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I can only imagine the agonies that Jo Johnson has been through in making his decision to resign as a minister and quit as an MP. There will be obvious comparisons with the Miliband brothers, I suppose. It is rumoured that Jo didn’t inform his brother what he was intending to do. On the face of it, you’d have to say that appears incredibly ruthless, if correct. Families, eh?

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Iain Dale: Were the Prime Minister to pull the plug on HS2, would he call time on Heathrow expansion too?

Iain Dale presents the evening show on LBC Radio, and is the author of the forthcoming book ‘Why can’t we all just get along’.

I have very mixed feelings about HS2. I am usually all in favour of visionary transport infrastructure projects. I rather liked the idea of the Boris Island Airport, and still regret that he didn’t make it part of his leadership campaign. I also think high speed rail is a good thing.

However, I still don’t think the business case for HS2 has really ever been properly made.  Capacity is clearly an issue on parts of the West Coast main line, but it seems to be the Manchester trains which suffer, rather than the Birmingham ones.

The Prime Minister is clearly minded to cancel the whole project, and hopes that the review announced this week will give him political cover. Quite how he will explain the waste of upwards of £7.2 billion I don’t know, but presumably the saving of a further £80 billion will be used to show how other parts of our transport system could be improved.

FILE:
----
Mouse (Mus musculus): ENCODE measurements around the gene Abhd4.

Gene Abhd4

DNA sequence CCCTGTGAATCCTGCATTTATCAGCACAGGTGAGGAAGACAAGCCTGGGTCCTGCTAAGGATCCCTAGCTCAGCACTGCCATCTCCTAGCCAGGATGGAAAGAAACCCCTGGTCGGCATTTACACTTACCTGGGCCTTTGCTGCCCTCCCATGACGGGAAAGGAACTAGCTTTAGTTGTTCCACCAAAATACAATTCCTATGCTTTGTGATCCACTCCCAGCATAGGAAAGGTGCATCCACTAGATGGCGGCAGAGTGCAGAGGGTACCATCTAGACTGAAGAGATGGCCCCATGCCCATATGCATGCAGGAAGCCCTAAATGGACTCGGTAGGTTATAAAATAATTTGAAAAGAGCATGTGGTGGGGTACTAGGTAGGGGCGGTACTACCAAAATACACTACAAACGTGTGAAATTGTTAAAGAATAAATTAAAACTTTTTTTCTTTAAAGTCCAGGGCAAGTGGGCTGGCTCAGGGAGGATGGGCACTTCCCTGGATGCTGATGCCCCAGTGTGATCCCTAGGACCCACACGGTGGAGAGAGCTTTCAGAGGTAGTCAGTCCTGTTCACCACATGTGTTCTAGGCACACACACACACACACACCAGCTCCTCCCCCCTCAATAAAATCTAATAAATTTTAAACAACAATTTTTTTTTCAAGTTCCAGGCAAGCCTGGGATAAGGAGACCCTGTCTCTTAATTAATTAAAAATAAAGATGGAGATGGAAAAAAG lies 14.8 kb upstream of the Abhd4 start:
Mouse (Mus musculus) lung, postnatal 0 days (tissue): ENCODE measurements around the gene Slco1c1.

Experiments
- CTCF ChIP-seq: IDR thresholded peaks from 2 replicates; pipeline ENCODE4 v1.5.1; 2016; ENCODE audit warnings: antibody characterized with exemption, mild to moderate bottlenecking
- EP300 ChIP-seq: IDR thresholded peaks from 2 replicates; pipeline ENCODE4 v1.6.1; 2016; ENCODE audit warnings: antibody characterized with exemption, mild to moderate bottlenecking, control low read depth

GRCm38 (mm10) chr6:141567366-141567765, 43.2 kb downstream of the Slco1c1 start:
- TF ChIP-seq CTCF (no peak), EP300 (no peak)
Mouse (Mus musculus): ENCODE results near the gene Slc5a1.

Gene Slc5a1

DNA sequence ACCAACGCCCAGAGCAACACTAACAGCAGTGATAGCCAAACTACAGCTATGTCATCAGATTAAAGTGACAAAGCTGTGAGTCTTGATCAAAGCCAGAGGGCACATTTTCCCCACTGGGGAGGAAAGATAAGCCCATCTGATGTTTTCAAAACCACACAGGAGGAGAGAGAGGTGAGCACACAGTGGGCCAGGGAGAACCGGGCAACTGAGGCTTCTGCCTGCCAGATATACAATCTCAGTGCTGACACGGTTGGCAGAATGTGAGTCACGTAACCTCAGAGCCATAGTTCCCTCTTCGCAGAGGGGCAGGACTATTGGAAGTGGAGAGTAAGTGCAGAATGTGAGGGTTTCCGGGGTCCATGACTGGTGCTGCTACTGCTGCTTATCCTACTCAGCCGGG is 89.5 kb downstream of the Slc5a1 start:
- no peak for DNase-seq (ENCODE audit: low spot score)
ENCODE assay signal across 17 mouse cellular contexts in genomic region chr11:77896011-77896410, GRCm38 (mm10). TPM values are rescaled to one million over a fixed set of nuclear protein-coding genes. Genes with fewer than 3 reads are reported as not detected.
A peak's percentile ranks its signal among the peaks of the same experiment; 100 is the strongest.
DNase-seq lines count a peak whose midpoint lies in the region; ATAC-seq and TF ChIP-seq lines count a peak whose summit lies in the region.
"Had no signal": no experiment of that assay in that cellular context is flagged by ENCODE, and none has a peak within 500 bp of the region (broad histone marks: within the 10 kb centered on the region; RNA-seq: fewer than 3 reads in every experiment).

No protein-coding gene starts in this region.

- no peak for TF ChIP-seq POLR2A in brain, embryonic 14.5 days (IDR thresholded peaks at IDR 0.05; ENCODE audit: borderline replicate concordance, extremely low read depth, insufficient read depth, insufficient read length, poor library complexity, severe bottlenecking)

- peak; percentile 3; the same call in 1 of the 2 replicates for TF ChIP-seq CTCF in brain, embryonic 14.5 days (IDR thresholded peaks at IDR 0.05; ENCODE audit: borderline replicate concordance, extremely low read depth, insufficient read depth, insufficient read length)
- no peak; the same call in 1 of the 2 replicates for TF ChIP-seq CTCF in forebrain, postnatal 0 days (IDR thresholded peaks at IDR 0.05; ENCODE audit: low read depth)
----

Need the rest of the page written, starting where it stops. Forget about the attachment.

Of course, if HS2 is cancelled, one would quite reasonably wonder whether the third runway at Heathrow might be next on the list for a prime ministerial cull.

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A new Kantar poll puts the Conservatives on 42 per cent, with Labour trailing on 28 per cent and the Brexit Party on only five per cent. The Liberal Democrats were constant on 15 per cent.

So, a 14 per cent lead for Johnson. Is this a “Boris bounce”? None of the other polls have shown a lead anything like this big, so everyone should treat with a huge degree of scepticism. But since it is widely believed that there will be a general election by the end of November, this is not a bad place to start from.

But as ever, a Conservative election success surely relies on us leaving the EU on October 31st. If we don’t, quite a few of those per centage points will be shaved off by Nigel Farage.

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Talking of Farage, he has made clear that, if the Prime Minister signs up to any form of deal with the EU, the Brexit Party will stand candidates against every Conservative candidate up and down the country. The only way to avoid that would be for us to leave on 31 October with no deal.

That outcome seems ever more likely as each day and each exchange of letters with Donald Tusk takes place. But as with Farage, I have a feeling in my water that the prospect of a last-minute deal hasn’t entirely disappeared. Yet.

The purists may hate it, but in the end, we have surely to remain of the view that a good deal is better than no deal. The trouble is that few can see what would actually constitute a good deal from the UK viewpoint. We can all see what a bad deal looks like, of course. But how we get from that to a good deal is anyone’s guess. –